USA announces 25 percent tariffs on Chinese tech goods

Adjust Comment Print

On Tuesday, the White House said it would have a final list of $50 billion in imports that would be subject to 25 percent tariffs by June 15, and two weeks later would announce investment restrictions on Chinese acquisitions of United States technology.

Such complaints have gained prominence amid USA pressure, backed by President Donald Trump's threat to hike tariffs on $150 billion of Chinese goods, for Beijing to narrow its multibillion-dollar trade surplus with the United States.

The United States is also preparing to implement investment restrictions and export controls meant to restrict access of Chinese people and companies to American technology.

The Trump administration, however, signaled this week that it is moving ahead with 25 percent tariffs on $50 billion worth of Chinese imports, and installing a slew of new restrictions on investments and visas.

The final list of imports covered by the new duty will be announced by 15 June, and tariffs will be imposed on those imports shortly thereafter, it said. In particular, China's favoring of its own companies over foreign firms and its handling of intellectual property rights, or lack there of, with companies that do business on the mainland.

Tuesday's announcement comes amid mixed messages from the White House about a "trade war" with China.

In retaliation, China announced plans to impose new tariffs of 25 per cent worth Dollars 50 billion on 106 American products including items like soybeans which could hurt American farmers.

More news: PUBG Corp. Sues Epic Games For Copyright Infringement
More news: Trump Says He Wishes He'd Picked Another Attorney General
More news: Ukraine faked death of Russian journalist

The White House also pledged to continue a WTO case it started in March on accusations that China's intellectual property practices violate global trade law. After threatening tariffs on up to $150 billion in Chinese products in April, the president settled earlier this month for what Mnuchin described as a "framework" for progress, following two days of bargaining with Chinese officials in Washington.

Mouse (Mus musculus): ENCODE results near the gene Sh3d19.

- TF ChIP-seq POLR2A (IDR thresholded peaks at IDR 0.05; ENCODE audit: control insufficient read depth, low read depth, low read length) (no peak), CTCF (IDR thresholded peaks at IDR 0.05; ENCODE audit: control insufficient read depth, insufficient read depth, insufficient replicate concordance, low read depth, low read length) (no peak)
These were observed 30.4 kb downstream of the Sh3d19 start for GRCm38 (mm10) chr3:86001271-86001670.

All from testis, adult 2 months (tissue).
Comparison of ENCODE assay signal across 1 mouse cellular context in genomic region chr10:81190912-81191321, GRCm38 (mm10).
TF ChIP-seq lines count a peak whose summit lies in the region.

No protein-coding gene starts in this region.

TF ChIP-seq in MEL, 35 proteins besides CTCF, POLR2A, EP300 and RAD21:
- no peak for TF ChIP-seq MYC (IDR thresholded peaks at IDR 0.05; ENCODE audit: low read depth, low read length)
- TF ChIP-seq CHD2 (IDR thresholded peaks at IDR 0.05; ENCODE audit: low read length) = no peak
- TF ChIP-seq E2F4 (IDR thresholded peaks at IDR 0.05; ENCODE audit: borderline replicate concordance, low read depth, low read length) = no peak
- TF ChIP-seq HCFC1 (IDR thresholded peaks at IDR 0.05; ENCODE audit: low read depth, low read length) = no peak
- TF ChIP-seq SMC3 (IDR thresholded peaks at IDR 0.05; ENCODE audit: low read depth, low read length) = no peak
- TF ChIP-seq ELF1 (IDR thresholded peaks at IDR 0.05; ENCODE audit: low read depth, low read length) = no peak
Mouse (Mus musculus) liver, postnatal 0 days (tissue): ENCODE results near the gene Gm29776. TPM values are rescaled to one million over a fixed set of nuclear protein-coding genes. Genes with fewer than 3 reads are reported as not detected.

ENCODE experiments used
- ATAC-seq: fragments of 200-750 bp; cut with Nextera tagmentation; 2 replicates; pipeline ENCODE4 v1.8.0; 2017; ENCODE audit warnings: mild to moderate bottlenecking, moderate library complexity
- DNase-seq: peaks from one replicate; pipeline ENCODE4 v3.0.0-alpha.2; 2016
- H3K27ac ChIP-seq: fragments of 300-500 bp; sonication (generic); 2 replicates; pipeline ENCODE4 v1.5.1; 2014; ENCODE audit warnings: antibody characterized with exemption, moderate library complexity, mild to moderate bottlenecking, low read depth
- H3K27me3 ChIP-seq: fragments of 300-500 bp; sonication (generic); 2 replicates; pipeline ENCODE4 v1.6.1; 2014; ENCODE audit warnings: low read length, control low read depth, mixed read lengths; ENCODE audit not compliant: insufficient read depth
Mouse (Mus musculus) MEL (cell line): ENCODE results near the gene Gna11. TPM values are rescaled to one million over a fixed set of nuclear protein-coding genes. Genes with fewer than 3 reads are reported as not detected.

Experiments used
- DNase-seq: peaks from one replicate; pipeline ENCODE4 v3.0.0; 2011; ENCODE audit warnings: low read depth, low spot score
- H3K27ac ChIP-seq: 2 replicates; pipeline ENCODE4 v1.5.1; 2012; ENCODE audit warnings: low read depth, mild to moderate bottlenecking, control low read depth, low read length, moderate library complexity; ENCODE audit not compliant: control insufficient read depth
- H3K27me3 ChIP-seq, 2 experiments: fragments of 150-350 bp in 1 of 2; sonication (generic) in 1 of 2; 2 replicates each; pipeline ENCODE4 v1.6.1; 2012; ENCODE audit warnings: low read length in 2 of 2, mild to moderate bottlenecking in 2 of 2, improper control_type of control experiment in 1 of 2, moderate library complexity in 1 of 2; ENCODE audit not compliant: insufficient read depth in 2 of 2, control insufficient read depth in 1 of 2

US President Donald Trump's top trade adviser undercut Treasury Secretary Steven Mnuchin on Washington's position with respect to China on Wednesday, calling Mnuchin's declaration of a pause in trade action against Beijing "an unfortunate sound bite".

In the statement, China also promised to defend its domestic economy in the event that the Trump administration continues the trade attacks. Commerce Secretary Wilbur Ross is due to arrive in Beijing on Saturday for talks aimed at cooling trade tensions between the two countries.

The Chinese government said the announcement "is obviously in violation of the consensus reached in Washington recently by both China and the United States". "We are very surprised by the White House statement". China's Foreign Ministry referred questions to the Commerce Ministry, which did not reply to a fax seeking comment.

Trump also said a deal to ease sanctions on the Chinese tech giant ZTE would be forthcoming.

The president said alongside South Korean President Moon Jae-in, prior to this week's uncertainty over the Singapore summit, that he has a "much bigger picture" in mind as he considers China trade, a reminder that his trade policies are no longer a matter of campaign rhetoric.

But on Tuesday, the White House accused China of pursuing unfair industrial policies and trade practices - including dumping, discriminatory non-tariffs barriers, forced technology transfer, over capacity, and industrial subsidies. "China urges the U.S. to move in the direction of the spirit of the joint communique".

Comments